Forthcoming: The Door-Man
“You ask whether I shall discuss ‘man’…I think I shall avoid the whole subject as so surrounded with prejudices, though I fully admit that it is the highest and most interesting problem for the naturalist.”
(Charles Darwin to Alfred Wallace; December 22, 1857)
The Door-Man is historical/literary fiction with black comic touches. It is based on actual events that took place at the town of Gilboa, NY, during the construction of the Schoharie Reservoir in 1917. That year, as work was beginning on the dam, there was a discovery of fossils in the sandstone quarries. A young paleontologist named Winifred Goldring (1888-1971) made the identification of an ancient forest, dated to a vast flood from the Devonian Period, 350-400 million years ago. Today, both the fossils and the remnants of the town of Gilboa lie under the Schoharie Reservoir water.
The novel is a fictionalized account of the fossil discovery and its aftermath. It follows three generations of interwoven families from Gilboa, and is narrated, in part, by a relative of Winifred Goldring, a New York City doorman who works on the upper west side of Manhattan near the Central Park Reservoir during its decommissioning in 1993. The doorman is working incognito – ‘in hiding,’ both from others and himself. He has taken his position at the St. Urban in order to be near one of its residents – a man who holds the clue to a family mystery from Gilboa’s last days.
…important themes include: Women in Science, Earth History (Deep Time), The clash of Nature and Culture, the entanglement of Art, Science and Religion, Bastardy…and, perhaps most importantly, the difficulty of Love in the Ruins (in the Walker Percy sense).
This link offers a sneak peek.
In the meantime, As It Is On Earth continues to hold pride of place.
In the waning days of 1999, four centuries after the Reformation Pilgrims came sailing up the rivers of New England, beating their way against the watersheds of the North American continent, Taylor Thatcher is still caught in the turbulence.
Irreverent skeptic and scion of a fallen family of Maine Puritans, Thatcher is a young college professor charged with teaching vague multi-disciplinary courses at the University of Hartford…and it is not going well. Undisciplined by nature, he suffers from Emerson’s “excess of awareness,” and has come to see history’s March of Progress as nothing more than Accidents Waiting to Happen.
Furthermore, he feels bad having to give his students this news. Even his fun-loving, poker-playing, faculty colleagues at SASS (The Center for Science, Artifacts and Social Systems) cannot offer much comfort when he is put in charge of organizing The Millennium Conference – his imperious Dean’s idea of “an academic Super Bowl” between Science and Religion.
To make matters worse, Taylor’s cooling love life has finally collapsed upon itself, and his eccentric younger half-cousin/half-brother, Bingham – amateur naturalist and self-declared “Pre-Humanist” – has begun behaving more oddly than ever since appearing in Hartford from the family homestead in Mt. Vernon, Maine. Enlisting the help of photography student and former Israeli soldier, Miryam Bluehm, Professor Thatcher spends the seven days prior to The Millennium Conference searching for answers to Bingham’s dilemma only to face his own at Mamacoke, a small Connecticut estuary island also caught in the tidal currents of the Age of Discovery.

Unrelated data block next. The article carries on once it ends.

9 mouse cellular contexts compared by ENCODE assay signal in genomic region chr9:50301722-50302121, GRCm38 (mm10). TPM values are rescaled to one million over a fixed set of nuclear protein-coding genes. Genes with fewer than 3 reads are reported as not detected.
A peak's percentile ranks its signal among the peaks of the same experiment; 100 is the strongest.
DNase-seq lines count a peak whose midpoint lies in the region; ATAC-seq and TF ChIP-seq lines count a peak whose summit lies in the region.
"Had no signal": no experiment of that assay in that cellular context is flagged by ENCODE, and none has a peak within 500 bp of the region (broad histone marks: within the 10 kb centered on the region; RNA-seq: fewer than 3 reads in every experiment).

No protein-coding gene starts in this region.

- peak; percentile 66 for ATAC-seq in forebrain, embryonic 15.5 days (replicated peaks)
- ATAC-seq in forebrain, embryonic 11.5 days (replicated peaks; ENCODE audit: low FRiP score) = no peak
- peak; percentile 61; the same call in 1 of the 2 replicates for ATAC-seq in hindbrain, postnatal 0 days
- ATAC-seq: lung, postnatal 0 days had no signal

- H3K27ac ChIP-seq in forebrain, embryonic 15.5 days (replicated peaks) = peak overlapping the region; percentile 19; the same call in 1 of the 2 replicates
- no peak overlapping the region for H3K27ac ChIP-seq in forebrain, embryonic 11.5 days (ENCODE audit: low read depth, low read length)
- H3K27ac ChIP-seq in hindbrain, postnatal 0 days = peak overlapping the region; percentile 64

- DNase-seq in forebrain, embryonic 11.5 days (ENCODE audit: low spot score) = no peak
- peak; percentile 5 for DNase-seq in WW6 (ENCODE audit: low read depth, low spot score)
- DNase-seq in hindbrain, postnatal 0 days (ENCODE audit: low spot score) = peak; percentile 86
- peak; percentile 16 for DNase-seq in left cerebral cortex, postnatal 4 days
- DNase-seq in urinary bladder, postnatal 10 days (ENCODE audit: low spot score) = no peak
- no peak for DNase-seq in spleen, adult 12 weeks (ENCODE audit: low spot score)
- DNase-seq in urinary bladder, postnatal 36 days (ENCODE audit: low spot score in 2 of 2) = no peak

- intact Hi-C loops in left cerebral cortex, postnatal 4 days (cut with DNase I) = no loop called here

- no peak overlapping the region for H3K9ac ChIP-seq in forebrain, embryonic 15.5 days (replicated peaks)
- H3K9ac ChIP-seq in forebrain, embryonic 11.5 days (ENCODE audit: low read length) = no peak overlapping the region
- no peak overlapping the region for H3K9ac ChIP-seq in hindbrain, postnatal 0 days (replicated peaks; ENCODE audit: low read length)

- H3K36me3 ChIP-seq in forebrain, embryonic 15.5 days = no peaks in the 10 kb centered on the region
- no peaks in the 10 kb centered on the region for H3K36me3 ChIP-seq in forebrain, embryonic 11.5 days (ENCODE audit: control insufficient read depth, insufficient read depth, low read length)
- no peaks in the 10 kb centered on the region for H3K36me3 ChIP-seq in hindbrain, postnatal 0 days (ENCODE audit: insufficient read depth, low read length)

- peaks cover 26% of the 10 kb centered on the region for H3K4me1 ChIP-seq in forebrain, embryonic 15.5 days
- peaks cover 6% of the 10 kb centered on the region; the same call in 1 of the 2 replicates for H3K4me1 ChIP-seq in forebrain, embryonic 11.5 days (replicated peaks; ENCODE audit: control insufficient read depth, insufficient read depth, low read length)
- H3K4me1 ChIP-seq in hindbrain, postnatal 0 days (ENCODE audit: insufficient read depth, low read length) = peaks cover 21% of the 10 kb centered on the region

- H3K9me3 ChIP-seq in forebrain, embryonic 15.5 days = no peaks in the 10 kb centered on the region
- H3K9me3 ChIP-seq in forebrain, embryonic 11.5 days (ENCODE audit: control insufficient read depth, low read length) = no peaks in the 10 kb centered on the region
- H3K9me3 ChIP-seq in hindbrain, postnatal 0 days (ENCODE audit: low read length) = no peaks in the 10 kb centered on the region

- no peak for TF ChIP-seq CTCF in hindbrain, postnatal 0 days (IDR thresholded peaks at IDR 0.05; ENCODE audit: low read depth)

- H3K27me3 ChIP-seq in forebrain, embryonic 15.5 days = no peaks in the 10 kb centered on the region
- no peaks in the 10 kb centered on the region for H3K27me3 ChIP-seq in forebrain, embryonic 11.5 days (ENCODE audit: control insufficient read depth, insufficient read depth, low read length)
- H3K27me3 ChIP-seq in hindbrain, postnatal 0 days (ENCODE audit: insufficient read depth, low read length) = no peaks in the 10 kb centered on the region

In his errant attempts to escape from “history,” Thatcher is swept by Time through the “family thing” – from the tangled genetic and religious history of his New England parents to the redemptive birthday secret of Esther Fleur Noire Bishop, the Cajun-Passamaquoddy woman who raised him; and, finally, from love in the ruins of the Mayan Yucatan to his own last stand on Columbus Day at a high-stakes gambling casino, rising in resurrection over the starlit bones of a once-vanquished Pequot Indian Tribe.
Old New England, its landscapes, rivers, and tidal estuaries are also casualties of history in Thatcher’s story of Deep Time and the wayward collision of nature and civilization, “…hammered pin-balls in an endless play of historical levers, plungers, flashing lights, and tolling bells; all chance, played out by others,…other people, in other places and times, over other events, other Gods…”
As It Is On Earth takes place over the course of eight days, each chapter covering a single day. The first chapter, Chapter ‘Zero’, begins with Thatcher’s skepticism about Genesis and its omission of “the day before” the first day of Creation. In his quest for answers, young Thatcher encounters, in the words of one reviewer, “an oddball cast of dreamers and alcoholic holy men, stargazers and crack mystics, naturalists and sidetracked philosophers”, all of whom assist him, finally, in achieving his “self-creation” and saving grace.
FREE Preview of As It Is On Earth!
“One of the deep pleasures in reading Peter Wheelwright’s gorgeous debut novel As It Is On Earth comes from the dizzying journey through the constellations of his protagonist’s life as he attempts to untangle the Gordian knot of his family legacy. His world is messy and contradictory, saturated with desire and utterly intoxicating; it’s a place where ideas about science and art and nature and history combust until secrets are laid bare. As in the best of novels, Wheelwright both broke my heart and gave me great faith in acts of forgiveness and in the tenderness of our hearts. “
– Lisa Fugard, author of Skinner’s Drift